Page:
science

Dr. Charles Wood, now a radiation oncologist at the Mary Bird Perkins Cancer Center, thought he was communicating well with all his patients while in training in Philadelphia a decade ago. But he found that twice as many non-white than white patients there believed they'd been treated in a clinical trial unknowingly.


University of New Orleans

The University of New Orleans has been awarded an 18-month $200,000 grant from the National Fish and Wildlife Foundation to protect sea turtles.

The project is aimed at improving a device used on shrimp boats.

That device is called an “excluder.”

It allows a captured sea turtle to escape when it’s caught up in a net.

Since 1978, all sea turtles in U.S. coastal waters have been classified as either threatened or endangered.

ForestWander / wikimedia commons

Spring is in the air and so are the allergens! Yes, it’s allergy season. While it might seem counterintuitive, most experts agree that as we spend more and more time indoors, our allergic reactions increase. And while allergens typically trigger cold-like symptoms such as sniffling and sneezing, they can also trigger asthma attacks.

Cocoa has been used as a health elixir for centuries, going back to the Incas. Dr. John Finley discusses the LSU AgCenter's study that revealed some of the compounds that make cocoa so beneficial.


Of cancers that affect both men and women, colorectal cancer is one of the most curable of all the cancer diseases if caught early.


Top research scientists from across Louisiana met at LSU Health Shreveport Wednesday to work on improving collaboration across their institutions. 

They’re doing it with the help of LA CaTS, the Louisiana Clinical and Translational Science Center in Baton Rouge. It’s funded by a five-year, $20 million grant from the National Institutes of Health. The aim is to promote more unified research. Dr. William Cefalu, executive director of Pennington Biomedical Research Center where LA CaTS is based, led the conference.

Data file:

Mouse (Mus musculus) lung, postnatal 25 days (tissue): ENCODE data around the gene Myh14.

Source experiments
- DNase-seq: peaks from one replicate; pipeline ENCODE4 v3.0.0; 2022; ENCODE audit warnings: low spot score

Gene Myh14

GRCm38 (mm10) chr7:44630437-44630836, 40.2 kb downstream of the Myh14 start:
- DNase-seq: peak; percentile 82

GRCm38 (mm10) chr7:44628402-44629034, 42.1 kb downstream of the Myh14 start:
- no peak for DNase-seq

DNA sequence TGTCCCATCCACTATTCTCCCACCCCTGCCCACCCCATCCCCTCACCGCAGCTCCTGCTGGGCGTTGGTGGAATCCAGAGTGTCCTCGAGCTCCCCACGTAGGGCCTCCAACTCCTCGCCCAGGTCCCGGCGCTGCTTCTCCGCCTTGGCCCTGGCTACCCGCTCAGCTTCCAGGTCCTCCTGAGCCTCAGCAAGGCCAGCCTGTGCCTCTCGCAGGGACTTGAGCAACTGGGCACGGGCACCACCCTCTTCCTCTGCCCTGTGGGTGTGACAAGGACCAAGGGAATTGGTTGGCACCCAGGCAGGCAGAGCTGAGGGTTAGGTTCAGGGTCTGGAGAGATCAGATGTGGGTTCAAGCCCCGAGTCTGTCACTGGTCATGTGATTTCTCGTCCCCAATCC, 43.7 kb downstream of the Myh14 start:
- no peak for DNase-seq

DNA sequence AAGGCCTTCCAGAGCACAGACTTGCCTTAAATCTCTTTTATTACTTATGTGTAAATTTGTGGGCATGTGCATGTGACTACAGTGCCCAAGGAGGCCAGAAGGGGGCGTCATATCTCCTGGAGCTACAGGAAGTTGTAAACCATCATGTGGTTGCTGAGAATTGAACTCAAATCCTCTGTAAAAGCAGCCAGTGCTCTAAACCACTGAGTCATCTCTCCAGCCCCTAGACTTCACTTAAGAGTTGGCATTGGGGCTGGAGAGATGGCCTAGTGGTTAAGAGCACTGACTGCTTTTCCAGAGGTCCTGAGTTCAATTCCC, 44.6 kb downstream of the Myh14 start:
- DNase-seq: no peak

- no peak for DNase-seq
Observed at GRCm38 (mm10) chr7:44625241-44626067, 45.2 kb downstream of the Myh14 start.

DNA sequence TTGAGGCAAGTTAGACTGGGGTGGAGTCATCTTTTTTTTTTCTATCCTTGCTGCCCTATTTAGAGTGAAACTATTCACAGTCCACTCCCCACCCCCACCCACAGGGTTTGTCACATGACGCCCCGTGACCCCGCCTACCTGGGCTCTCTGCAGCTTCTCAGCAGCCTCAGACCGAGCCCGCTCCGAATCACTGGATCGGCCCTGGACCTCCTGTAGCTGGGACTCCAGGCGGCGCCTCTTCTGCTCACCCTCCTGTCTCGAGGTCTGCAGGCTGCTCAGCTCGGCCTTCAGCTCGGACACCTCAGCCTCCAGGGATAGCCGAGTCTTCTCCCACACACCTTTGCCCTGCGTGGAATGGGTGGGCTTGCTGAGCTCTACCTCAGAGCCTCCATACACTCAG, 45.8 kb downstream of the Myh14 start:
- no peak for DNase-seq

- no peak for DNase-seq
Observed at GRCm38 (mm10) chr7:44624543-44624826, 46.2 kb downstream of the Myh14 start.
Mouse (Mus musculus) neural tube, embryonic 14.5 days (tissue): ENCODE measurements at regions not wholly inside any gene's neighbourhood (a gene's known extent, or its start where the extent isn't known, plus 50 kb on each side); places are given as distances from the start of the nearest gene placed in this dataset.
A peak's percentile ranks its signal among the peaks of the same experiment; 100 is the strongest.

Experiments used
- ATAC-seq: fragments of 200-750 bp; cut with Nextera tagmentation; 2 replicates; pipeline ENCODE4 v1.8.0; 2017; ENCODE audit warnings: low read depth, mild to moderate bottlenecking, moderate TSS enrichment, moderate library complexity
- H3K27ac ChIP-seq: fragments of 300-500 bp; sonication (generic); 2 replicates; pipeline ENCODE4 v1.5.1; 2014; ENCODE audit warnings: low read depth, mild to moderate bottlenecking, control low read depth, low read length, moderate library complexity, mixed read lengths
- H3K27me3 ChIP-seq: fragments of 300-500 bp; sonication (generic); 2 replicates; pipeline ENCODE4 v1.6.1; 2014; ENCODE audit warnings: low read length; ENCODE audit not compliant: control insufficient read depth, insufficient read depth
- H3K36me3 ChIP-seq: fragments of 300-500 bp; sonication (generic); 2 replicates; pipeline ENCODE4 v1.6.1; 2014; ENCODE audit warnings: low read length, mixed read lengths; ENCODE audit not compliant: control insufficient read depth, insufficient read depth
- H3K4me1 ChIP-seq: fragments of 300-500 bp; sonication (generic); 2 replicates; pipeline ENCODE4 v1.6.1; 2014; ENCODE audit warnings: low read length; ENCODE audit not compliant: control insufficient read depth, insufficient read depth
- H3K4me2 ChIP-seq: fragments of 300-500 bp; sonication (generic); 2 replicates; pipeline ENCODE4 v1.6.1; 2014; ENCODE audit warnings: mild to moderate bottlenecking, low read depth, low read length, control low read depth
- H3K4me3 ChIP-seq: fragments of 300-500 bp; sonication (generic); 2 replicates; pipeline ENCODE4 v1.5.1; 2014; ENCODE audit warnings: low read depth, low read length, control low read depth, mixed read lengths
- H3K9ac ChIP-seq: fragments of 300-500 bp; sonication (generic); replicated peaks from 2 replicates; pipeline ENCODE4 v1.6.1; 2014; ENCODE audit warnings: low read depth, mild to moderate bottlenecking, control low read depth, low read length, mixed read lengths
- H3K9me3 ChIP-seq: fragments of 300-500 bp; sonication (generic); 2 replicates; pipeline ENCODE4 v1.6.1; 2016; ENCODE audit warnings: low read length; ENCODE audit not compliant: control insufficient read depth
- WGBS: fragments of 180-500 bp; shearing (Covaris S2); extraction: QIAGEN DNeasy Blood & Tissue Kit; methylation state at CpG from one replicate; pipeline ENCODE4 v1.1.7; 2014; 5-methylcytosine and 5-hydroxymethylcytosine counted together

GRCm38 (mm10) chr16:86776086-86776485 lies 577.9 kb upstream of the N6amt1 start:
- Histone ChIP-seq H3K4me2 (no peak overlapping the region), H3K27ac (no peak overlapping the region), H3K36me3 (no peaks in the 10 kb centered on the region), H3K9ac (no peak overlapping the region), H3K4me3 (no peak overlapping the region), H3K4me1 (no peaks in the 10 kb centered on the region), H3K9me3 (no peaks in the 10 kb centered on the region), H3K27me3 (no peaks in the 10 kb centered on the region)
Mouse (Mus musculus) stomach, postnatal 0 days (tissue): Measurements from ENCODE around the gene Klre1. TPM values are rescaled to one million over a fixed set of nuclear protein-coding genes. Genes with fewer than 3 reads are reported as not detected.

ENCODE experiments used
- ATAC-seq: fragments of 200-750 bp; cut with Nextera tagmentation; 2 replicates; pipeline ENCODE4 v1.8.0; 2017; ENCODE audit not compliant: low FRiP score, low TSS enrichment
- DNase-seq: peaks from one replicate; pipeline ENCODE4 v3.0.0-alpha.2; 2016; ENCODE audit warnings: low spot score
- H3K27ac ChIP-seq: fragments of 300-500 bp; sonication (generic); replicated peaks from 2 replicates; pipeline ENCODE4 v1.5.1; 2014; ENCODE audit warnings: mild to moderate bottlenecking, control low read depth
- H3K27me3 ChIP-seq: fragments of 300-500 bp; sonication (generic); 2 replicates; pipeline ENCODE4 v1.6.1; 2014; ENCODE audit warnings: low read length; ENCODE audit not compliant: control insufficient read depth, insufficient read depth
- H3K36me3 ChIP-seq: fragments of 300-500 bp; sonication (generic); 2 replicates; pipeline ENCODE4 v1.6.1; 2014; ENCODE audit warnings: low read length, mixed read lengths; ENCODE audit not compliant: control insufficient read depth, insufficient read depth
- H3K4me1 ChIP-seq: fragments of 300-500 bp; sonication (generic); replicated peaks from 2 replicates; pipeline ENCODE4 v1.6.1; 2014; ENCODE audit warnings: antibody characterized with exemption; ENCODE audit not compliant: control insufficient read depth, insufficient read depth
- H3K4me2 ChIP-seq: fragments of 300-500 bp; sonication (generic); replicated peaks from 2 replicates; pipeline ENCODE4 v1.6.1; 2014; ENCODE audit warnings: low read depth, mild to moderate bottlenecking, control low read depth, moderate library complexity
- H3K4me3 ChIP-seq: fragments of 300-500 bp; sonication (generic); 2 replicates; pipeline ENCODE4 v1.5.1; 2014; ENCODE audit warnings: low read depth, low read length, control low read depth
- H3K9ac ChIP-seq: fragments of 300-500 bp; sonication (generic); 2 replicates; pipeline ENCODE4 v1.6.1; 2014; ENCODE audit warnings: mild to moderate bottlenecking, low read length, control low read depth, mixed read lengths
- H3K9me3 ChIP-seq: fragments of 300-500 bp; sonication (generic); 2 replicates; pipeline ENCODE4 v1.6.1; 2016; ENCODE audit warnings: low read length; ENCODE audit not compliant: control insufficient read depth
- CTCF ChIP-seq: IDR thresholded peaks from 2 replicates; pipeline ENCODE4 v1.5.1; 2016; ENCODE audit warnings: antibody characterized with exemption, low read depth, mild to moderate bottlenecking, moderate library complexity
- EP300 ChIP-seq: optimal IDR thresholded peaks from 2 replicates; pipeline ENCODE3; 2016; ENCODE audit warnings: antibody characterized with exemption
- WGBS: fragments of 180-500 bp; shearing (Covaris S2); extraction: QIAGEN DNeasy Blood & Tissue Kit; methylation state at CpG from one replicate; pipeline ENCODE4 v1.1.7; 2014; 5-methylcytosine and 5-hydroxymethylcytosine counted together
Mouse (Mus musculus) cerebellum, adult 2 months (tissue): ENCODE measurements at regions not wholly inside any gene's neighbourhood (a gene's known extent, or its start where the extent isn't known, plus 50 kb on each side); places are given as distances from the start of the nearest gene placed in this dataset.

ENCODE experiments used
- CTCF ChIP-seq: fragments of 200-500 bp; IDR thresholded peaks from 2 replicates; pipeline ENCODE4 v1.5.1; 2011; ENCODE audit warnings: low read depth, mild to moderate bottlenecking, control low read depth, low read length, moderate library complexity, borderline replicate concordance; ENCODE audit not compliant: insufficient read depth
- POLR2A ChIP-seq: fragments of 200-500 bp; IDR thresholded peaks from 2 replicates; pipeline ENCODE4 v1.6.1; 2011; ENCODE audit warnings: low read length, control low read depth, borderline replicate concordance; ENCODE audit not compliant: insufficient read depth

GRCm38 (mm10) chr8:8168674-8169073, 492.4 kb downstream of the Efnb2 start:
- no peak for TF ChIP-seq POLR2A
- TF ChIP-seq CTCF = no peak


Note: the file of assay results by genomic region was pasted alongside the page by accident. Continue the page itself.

Crabby Taxonomist / flickr.com

They’re called bunker up north, and Pogies here in the South, and are sometimes referred to as “The Most Important Fish In the Sea”. These are the Menhaden.

Since it’s not a fish you eat, you’ve probably never heard of it. But the annual Menhaden Advisory Committee meeting was a big deal this year due to a new Menhaden management plan.

Jason Saul / WWNO

A giant inflatable colon took over a conference room at West Jefferson Medical Center on Monday, the centerpiece of the hospital’s annual Colon Health Fair — an event dedicated to providing information on the risks and causes of, and treatments for, colon cancer.

Kelly McDermott, a GI/Endoscopy nurse at West Jeff for 27 years, guided me through the mockup, which detailed the various stages of a healthy colon’s progression into full-blown cancer.

Robert Lowe / Flickr

When I step out my front door, the first thing I usually see is a feral cat soaking up the sun. Some may view community cats as a nuisance, but these unique felines actually play an important role in the city.

Researchers at Tulane University have found a three-fold increase in heart attacks six years after Hurricane Katrina. The findings link stress from the storm and several other factors to the increase.

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